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Spoon - Hot Thoughts (Album Review)

Thursday, 23 March 2017 Written by Graeme Marsh

Despite having amassed an impressive back catalogue that now runs to nine studio albums, Spoon remain unsung heroes. A lack of radio airplay probably accounts for part of that in the UK, but the amount of critical acclaim afforded to them is considerable. According to the review aggregator site Metacritic, in fact, the Austin band were the best reviewed of the ‘00s.

Spanning almost a quarter of a century, Spoon’s canon boasts several top notch LPs, with 2005’s ‘Gimme Fiction’ perhaps the most notable, but there are plenty of other impressive collections to choose from should your curiosity finally get the better of you. Their most recent offering, 2014’s ‘They Want My Soul’, was another to grab the eye by carefully placing some rollicking tracks among the usual mix of guitars, experimentation and kookiness.

‘Hot Thoughts’ is the band’s first to be released since their return to Matador - where it all started with 1996’s ‘Telephono’ - and although it remains easily identifiable as Spoon, there’s a slight change in emphasis as synthesizers take more precedence than on previous efforts.

They’ve never deviated too far from their template, though, so the claim that ‘Hot Thoughts’ is the “bravest, most sonically inventive work of their illustrious career” is probably a little optimistic.

The title track opens proceedings and it’s an immediate injection of everything you love about Spoon. There’s a memorable, descending guitar riff – nothing spectacularly original but compelling nonetheless – as well as some ticking, unorthodox percussion, instantly catchy melodies and a brushing of quirkiness. It’s an impressive start that leaves you wanting more.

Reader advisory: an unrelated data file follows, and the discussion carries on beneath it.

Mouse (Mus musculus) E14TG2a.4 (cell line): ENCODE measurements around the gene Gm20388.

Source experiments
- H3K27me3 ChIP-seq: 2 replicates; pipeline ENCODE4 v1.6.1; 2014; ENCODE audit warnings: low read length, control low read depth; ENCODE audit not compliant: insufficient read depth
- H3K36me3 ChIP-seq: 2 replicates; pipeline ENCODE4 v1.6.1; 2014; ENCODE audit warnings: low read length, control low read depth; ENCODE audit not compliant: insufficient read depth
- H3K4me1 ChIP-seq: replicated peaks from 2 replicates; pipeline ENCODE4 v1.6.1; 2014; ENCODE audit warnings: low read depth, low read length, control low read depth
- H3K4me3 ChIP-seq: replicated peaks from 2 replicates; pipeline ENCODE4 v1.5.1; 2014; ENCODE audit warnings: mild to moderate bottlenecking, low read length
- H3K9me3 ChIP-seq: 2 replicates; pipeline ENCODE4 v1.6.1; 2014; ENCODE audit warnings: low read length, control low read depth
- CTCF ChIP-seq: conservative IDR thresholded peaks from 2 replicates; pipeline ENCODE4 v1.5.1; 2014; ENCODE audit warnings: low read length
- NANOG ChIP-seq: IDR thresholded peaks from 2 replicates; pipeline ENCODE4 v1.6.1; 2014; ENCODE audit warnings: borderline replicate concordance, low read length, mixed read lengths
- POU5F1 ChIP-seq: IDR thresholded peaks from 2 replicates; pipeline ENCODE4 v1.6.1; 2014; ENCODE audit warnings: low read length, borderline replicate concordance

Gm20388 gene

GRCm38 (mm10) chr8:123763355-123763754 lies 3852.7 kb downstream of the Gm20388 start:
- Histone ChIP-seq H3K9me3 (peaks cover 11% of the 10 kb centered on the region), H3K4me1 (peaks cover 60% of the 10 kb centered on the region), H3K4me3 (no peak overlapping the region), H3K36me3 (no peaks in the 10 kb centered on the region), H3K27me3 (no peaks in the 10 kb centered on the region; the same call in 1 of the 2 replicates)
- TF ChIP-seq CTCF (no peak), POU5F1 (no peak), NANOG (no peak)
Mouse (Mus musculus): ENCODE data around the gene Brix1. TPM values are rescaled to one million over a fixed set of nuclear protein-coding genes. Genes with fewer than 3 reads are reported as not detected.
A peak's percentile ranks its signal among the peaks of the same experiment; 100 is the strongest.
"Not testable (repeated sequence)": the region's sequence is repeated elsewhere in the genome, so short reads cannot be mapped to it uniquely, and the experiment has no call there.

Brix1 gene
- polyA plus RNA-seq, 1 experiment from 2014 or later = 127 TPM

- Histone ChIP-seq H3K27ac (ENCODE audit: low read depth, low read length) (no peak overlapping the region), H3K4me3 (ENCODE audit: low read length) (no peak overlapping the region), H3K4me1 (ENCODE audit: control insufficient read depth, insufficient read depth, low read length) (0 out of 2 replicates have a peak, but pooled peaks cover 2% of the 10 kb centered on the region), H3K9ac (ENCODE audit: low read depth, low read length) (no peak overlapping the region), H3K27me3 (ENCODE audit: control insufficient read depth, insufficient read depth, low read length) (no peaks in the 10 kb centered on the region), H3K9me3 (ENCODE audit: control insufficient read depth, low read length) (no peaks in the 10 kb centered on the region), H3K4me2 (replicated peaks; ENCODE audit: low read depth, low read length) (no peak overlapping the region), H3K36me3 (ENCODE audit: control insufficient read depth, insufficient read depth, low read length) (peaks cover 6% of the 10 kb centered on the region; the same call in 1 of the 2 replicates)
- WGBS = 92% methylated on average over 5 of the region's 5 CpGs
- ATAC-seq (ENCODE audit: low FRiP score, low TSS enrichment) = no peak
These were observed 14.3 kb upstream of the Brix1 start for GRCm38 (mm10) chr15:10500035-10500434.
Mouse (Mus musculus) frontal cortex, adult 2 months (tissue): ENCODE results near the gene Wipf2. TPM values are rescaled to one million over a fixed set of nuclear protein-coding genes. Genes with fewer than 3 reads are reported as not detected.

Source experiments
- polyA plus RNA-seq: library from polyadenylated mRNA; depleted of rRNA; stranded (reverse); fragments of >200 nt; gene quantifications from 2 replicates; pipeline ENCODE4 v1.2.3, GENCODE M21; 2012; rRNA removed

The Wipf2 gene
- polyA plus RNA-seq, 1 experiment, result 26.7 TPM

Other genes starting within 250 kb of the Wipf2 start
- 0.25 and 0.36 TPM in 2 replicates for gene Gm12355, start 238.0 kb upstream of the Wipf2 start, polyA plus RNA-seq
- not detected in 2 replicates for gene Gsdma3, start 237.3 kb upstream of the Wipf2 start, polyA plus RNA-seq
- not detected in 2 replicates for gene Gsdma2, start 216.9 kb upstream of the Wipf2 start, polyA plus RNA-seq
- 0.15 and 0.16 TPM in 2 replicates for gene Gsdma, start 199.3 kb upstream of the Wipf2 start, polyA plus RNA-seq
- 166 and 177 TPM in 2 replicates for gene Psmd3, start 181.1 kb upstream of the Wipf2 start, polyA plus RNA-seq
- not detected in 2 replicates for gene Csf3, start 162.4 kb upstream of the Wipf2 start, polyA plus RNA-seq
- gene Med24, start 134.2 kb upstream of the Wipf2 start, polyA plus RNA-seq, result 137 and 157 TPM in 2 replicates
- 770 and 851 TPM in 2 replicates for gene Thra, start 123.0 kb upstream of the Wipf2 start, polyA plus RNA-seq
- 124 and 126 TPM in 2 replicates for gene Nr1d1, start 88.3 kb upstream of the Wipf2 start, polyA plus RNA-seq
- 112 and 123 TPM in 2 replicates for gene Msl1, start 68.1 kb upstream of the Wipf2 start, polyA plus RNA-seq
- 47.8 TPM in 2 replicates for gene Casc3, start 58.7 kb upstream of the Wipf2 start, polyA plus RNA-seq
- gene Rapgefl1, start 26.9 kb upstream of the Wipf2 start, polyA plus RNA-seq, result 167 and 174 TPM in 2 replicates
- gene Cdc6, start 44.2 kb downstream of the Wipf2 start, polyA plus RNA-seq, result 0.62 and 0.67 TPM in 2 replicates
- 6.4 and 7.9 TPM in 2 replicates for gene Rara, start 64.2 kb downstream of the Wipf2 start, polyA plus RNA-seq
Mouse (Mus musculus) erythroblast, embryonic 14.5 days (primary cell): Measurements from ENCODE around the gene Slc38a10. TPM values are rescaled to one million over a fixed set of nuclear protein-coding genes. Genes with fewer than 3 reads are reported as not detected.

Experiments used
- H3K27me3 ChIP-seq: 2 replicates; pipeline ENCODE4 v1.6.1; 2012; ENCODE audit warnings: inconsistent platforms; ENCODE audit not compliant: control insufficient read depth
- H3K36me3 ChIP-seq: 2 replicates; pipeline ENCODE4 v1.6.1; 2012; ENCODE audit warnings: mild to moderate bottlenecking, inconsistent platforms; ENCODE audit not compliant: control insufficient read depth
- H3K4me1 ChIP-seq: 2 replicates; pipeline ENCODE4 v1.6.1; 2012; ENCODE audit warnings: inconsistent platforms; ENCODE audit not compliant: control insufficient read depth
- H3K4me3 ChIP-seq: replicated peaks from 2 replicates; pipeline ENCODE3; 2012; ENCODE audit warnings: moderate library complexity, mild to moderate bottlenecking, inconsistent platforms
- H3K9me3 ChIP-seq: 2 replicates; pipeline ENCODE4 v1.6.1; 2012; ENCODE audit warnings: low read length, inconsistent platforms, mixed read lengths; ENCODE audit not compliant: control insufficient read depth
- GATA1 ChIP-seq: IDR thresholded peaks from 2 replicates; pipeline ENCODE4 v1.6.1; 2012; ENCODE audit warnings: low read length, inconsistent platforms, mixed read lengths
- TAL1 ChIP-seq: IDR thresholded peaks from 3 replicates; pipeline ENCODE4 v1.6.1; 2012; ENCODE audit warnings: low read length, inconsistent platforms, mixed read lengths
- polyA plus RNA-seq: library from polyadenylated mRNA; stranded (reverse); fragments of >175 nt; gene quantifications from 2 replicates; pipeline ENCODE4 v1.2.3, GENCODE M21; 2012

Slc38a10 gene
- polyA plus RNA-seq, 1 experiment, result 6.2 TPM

Hot on its heels comes the mysteriously named WhisperI’lllistentohearit, a strong contender for the album’s biggest highlight. You may not be able to read its title, but it’s very easy on the ears and its distorted guitars are not a million miles removed from Arcade Fire. The fun continues during the bluesy plod of Do I Have To Talk You Into It, its eccentric keys being of particular note, while the tempo increases for another joyously catchy number in First Caress.

Weaving, snake-charmer like synths propel the excellent Can I Sit Next To You while choppy guitars furnish the confrontational Shotgun, which tells a tale of a run-in before complaining “you’re the one that brought a shotgun”. Perhaps best of all, though, is the minimalist yet emotionally charged I Ain’t The One, with Britt Daniel’s vocals bearing a hint of Foals' Yannis Philippakis and packing a seriously powerful punch. Tear It Down – the first overtly political song the band have ever penned – and closer Us, though, carry less weight and come across as bland and uneventful in comparison to the rest of the album.

As icon after icon met their maker during 2016, Spoon found themselves revisiting their David Bowie and Prince collections and it’s true that there’s a smattering of sex appeal here that hasn’t really been present before. But, although the impetus and influences for ‘Hot Thoughts’ may have partly been down to the unfortunate demise of some of the greatest artists the world has ever seen, this is still undeniably Spoon. And once again they’ve managed to continue their journey in an exciting direction.

Spoon Upcoming Tour Dates are as follows:

Tue June 27 2017 - MANCHESTER Manchester Gorilla
Wed June 28 2017 - GLASGOW Art School Glasgow
Fri June 30 2017 - LONDON O2 Forum Kentish Town

Click here to compare & buy Spoon Tickets at Stereoboard.com.

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